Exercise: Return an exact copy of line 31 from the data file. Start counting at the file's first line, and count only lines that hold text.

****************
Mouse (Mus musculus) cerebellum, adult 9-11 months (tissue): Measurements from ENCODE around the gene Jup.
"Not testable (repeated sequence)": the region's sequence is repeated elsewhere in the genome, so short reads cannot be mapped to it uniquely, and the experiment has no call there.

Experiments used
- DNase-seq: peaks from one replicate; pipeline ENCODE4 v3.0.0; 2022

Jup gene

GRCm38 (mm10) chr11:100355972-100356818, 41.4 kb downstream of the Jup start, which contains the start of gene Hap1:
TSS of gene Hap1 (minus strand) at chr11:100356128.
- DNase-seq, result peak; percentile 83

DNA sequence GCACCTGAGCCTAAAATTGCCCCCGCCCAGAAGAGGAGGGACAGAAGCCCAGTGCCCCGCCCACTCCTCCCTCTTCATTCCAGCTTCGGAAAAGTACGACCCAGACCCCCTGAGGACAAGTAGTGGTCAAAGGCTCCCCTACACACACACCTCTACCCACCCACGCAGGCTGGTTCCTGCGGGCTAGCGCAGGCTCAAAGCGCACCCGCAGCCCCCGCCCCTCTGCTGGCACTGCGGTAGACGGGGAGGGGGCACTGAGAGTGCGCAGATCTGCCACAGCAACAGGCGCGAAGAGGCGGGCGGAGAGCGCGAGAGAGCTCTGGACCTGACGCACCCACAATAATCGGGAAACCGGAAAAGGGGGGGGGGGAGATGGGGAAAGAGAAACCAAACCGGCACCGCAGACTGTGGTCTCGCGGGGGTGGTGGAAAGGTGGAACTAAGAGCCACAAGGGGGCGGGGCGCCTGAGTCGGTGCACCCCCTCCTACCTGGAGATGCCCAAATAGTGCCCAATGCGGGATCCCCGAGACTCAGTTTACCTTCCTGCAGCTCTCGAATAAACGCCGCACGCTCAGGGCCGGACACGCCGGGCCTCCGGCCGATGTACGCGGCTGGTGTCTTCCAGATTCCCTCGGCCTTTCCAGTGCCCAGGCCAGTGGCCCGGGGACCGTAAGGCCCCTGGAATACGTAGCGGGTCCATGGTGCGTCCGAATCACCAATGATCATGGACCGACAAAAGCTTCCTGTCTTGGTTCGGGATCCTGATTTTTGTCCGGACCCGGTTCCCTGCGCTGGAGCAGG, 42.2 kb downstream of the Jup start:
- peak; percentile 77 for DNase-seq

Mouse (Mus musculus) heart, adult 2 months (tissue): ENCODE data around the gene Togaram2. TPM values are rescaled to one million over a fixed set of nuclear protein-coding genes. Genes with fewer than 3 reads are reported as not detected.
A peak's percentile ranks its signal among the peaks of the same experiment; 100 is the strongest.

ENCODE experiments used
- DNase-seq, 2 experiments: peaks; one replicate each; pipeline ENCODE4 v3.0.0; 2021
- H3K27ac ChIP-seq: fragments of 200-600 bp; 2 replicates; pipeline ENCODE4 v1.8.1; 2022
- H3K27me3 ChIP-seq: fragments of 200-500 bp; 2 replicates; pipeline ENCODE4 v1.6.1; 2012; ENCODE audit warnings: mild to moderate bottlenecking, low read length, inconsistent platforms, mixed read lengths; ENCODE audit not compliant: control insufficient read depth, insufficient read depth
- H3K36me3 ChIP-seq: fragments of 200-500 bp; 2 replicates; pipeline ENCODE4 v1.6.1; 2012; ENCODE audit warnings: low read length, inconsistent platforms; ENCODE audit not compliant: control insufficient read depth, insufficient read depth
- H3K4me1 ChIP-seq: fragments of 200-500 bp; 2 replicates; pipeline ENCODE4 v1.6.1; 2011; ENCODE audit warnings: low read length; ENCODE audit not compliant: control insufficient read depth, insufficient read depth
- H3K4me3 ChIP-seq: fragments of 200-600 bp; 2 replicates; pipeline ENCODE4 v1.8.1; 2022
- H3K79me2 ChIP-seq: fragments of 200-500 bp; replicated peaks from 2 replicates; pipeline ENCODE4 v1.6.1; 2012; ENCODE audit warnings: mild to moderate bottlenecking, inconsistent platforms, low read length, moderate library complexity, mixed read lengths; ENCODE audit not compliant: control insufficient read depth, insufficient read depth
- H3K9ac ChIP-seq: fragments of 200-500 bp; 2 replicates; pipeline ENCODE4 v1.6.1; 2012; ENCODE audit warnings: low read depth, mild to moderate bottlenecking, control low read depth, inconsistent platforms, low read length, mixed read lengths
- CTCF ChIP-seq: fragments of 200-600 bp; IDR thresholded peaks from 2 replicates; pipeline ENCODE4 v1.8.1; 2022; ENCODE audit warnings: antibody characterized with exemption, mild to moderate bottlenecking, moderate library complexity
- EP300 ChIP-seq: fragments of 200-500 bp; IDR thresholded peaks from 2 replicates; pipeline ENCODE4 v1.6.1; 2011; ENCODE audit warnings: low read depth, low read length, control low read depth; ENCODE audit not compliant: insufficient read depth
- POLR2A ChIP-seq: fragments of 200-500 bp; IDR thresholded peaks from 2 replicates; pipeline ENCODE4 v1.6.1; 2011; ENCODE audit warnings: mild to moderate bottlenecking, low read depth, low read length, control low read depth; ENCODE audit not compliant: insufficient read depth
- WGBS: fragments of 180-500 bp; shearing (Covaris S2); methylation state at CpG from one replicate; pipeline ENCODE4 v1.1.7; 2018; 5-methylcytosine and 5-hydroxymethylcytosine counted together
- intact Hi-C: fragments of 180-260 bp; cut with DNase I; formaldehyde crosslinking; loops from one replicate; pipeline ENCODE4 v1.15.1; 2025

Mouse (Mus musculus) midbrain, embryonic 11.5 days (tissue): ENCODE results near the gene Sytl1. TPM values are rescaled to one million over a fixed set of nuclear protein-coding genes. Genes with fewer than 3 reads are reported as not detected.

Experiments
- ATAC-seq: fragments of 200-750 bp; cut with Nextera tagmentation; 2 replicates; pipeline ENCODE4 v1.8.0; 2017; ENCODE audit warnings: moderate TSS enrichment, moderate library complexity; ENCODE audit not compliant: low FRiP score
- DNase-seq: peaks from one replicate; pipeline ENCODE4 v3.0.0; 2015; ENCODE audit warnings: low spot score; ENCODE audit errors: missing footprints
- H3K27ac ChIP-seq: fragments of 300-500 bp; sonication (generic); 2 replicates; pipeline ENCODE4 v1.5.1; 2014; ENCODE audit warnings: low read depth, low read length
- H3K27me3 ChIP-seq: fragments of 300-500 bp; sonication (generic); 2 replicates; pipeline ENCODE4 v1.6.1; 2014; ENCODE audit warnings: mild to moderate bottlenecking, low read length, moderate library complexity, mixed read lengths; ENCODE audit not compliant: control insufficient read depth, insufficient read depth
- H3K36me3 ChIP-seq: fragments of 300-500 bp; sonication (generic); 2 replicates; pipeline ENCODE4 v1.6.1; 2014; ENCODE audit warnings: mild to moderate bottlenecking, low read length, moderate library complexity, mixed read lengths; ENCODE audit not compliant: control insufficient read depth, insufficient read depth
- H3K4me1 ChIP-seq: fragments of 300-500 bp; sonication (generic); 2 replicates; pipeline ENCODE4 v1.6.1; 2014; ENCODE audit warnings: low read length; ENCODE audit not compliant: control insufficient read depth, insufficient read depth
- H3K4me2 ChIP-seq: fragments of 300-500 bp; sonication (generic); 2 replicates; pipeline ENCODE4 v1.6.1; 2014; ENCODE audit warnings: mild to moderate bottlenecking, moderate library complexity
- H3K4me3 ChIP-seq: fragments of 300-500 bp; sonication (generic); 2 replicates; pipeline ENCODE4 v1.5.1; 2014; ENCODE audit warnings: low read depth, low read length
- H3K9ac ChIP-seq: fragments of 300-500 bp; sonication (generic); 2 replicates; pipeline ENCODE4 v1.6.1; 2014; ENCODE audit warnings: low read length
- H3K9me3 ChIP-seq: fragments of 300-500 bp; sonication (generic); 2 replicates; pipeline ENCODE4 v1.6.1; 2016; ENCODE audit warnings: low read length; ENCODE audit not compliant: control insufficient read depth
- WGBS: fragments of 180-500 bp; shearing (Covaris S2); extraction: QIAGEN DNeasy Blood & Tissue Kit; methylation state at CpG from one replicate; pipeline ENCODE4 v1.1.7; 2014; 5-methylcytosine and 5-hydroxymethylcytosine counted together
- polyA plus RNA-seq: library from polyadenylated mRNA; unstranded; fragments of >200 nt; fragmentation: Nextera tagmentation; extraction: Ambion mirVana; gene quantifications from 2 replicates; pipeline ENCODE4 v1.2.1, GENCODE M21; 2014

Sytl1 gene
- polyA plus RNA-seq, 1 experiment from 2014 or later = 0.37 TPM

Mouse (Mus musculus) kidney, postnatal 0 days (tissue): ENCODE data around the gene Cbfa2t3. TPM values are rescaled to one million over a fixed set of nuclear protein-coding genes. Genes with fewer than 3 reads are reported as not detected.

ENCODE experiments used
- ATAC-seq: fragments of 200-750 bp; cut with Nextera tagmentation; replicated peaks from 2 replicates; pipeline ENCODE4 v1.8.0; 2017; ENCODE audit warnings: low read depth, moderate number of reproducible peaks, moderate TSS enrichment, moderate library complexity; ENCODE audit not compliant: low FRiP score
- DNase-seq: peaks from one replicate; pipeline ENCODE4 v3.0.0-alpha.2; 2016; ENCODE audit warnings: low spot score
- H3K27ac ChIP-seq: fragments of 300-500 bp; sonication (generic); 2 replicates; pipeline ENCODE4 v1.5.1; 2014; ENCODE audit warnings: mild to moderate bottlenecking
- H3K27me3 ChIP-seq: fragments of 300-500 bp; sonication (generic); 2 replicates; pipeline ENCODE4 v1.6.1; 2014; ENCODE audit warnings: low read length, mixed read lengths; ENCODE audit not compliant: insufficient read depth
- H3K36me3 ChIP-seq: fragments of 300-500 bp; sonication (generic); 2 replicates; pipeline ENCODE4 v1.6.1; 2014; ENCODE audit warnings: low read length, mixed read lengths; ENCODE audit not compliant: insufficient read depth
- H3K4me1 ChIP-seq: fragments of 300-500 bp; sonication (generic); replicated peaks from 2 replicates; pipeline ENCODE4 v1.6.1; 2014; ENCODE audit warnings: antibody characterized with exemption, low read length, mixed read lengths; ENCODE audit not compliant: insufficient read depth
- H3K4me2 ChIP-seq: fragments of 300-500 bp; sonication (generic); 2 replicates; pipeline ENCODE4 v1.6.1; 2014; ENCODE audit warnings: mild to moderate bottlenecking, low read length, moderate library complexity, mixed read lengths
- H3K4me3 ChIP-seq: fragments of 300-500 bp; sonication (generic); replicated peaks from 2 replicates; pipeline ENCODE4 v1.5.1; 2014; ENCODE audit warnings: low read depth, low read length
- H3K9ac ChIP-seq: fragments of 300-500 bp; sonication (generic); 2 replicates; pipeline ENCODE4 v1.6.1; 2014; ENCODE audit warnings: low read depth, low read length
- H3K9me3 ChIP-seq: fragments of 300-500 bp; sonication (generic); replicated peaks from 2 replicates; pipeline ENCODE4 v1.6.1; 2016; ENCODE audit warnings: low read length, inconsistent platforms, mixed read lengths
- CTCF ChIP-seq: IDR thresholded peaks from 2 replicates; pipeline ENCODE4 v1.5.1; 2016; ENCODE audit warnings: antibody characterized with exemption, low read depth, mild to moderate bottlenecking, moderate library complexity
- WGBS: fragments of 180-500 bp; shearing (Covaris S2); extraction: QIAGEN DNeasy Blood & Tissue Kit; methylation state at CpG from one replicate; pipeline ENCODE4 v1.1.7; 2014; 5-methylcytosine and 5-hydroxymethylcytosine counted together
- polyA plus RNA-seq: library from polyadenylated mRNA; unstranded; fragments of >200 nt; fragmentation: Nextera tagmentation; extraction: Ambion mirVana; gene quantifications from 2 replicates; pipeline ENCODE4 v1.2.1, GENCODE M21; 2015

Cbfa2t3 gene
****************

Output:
- H3K27ac ChIP-seq: fragments of 300-500 bp; sonication (generic); 2 replicates; pipeline ENCODE4 v1.5.1; 2014; ENCODE audit warnings: low read depth, low read length